By Christy DeSmith
Growing up, I always hated my thighs. That self-loathing peaked during my junior high years during the 1980s, coincidentally, when unforgiving stretch pants and stirrups were all the rage, as they are again right now. Preteen lemur that I was, I owned several pairs of stretch pants in varying colors and shades; so did all my other trend-conscious classmates. But while my prepubescent peers sauntered through the halls, hugging books at chest-level, their relatively exposed legs swathed in thin Lycra coats looking down-right twiggy, I relied heavily upon low-slung book bags and long sweaters and sweatshirts, which I insisted hit mid-thigh or lower, to cover what I perceived to be my abnormal upper inner thigh plumpness. Looking back now, it’s clear that I wasted the thinnest years of my life slumping around in shirts that were two or three sizes too big.
As I got older, my distorted body image persisted. In college, I lamented not being able to wear the ever-popular short, thigh-bearing sundress, in which other classmates looked so delightful and spring-like. A sundress would have been my kiss-of-death, I imagined cottage cheese central for anyone caught walking behind me on campus. This notion persisted in my first full-time job, which was at an ad agency brimming with beautiful blonde coworkers. I noticed how wonderful a professional woman could look in a freshly ironed pair of straight-legged trousers. But I, of course, couldn’t fathom wearing such pants. My stumps would surely ruin the straight line that made them so great-looking in the first place. I made do with an assembly of black, floor-length skirts.
I always hated my body. Hated it! As ridiculous, comical and even pathetic as that seems to me now, I hated it because it didn’t resemble the models’ bodies draped across the pages of my favorite fashion magazines. Nor did I feel it resembled those of my peers, who seemed to attract much more attention when we went out to bars.
Never mind that mine had always been a very healthy, sturdy body: no birth defects, no missing limbs, no genetic or chronic illnesses, minimal allergies, semi-normal digestive tract. I had purely aesthetic reasons to turn my body image dysfunction around through physical activity and, in-turn, improved diet. After joining a gym, I found I could run, swim or elliptical-train at incredible distances. A bike-commute to work set a healthy precedent for the entire day, in the first place having a sounder appreciation for the body that propelled me to the office. The thighs that carried me through a grueling, two-hour ski race no longer seemed as fat as they did but rather robust. In short, exercise helped cultivate an appreciation for my body’s more functional virtues.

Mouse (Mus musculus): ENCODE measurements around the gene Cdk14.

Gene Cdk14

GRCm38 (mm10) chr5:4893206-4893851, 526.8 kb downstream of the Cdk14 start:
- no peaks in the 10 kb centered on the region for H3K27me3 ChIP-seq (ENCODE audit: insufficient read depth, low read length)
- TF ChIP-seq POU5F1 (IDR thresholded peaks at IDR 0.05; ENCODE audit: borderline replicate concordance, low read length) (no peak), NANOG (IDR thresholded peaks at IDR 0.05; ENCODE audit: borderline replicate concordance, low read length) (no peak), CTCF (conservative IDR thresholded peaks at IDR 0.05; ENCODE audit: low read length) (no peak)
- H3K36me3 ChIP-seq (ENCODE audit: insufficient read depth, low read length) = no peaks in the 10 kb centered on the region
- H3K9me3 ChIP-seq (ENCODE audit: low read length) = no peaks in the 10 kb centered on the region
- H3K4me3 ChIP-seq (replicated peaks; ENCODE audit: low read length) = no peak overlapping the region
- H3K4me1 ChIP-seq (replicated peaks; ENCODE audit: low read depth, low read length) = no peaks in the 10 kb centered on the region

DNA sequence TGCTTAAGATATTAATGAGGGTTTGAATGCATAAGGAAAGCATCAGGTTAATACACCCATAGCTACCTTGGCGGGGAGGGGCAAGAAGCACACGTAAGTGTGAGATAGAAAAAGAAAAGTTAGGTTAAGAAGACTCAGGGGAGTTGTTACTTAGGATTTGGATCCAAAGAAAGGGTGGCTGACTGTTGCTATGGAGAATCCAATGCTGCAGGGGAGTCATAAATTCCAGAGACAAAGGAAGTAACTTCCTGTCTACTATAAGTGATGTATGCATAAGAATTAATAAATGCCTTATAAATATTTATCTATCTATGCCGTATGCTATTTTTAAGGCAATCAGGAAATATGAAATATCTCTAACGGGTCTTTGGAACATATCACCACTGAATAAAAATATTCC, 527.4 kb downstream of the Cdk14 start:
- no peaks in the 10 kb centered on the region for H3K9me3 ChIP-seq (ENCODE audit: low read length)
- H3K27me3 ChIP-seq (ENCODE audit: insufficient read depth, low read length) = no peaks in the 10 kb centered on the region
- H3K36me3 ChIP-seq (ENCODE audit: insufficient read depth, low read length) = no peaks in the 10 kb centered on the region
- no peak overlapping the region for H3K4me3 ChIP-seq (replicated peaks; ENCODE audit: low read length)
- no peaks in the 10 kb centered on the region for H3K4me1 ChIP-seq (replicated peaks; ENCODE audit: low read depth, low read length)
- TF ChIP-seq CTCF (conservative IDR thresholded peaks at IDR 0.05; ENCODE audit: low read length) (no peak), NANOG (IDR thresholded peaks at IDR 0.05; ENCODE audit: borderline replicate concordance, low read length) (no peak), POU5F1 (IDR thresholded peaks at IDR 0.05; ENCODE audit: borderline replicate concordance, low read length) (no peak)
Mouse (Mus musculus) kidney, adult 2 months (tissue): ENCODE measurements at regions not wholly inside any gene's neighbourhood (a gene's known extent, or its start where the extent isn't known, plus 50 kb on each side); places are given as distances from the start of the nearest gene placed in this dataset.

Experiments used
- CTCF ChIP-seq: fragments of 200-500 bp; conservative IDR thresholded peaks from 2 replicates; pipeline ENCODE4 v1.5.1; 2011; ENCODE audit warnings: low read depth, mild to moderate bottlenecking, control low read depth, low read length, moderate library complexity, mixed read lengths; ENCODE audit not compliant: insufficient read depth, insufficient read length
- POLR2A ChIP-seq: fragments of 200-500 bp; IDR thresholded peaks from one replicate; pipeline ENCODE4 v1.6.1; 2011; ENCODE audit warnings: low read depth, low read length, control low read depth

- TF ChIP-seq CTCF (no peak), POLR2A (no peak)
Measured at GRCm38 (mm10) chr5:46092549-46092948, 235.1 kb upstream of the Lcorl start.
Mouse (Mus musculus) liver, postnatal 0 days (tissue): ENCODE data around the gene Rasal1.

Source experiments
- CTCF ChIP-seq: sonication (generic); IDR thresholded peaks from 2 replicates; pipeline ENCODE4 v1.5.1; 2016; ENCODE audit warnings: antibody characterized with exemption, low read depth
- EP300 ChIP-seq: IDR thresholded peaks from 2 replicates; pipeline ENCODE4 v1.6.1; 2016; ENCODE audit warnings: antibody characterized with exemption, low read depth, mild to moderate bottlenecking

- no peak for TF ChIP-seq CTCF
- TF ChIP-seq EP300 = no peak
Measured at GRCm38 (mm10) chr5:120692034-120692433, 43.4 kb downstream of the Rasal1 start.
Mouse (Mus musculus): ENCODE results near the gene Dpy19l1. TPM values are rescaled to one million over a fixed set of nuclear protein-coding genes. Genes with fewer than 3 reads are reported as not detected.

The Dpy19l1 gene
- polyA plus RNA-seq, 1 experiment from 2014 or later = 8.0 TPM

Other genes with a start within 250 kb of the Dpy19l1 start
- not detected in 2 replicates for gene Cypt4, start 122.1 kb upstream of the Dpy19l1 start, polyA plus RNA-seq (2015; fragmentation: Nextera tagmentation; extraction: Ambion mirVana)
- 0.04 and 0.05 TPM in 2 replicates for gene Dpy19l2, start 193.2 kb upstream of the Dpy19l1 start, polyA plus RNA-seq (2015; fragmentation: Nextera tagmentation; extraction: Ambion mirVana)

As I became more active, my thighs got thinner, sure. But the therapeutic benefits of exercise even just moderate activity go far beyond the simple quest to lose five pounds. Getting our recommended daily exercise doses improves the relationship between our minds, our actions and our physical selves, in turn improving our empathy for and appreciation of our bodies. Exercise works swiftly, too. Some research indicates that regular workouts can improve body image in as little as six weeks.
Exercise even boosts body image in extreme cases. Karen Lawson, MD, whose work with the Center for Spirituality and Healing at the University of Minnesota in Minneapolis, uses dance therapy to treat young girls with eating and body image disorders. Lawson explains the two-fold goal of such therapies: to discover where emotional pain manifests itself and to reconnect patients with the bodies they’ve been inflicting such harm upon. “If you haven’t done exercise, you lose the sense of when you’re hungry or when you’re truly tired and need sleep or when you’re carrying stress in your shoulders,” she said. “Exercise really increases people’s awareness of what’s happening inside them.”
Regular exercise works for the scrawny 14-year-old boy who so wants to resemble a body builder as well as the pear-shaped, post-menopausal woman. The active person treats the body much more respectfully, fueling it with healthier, energy-rich foods while avoiding such destructive behaviors as binge drinking or frequently munching on French fries. The active person sees the body in terms of what it can do rather than what it looks like. In my case, what I realize now that I’m older, wiser, heavier and more physically active is that my heart, brain, lungs and even my inner-thighs are remarkable machines; they’re capable of doing great things. I still exercise them every day, and that’s enough to make me feel proud of them.
© Cross Country Skier: October 2006, Vol. 26 Issue 1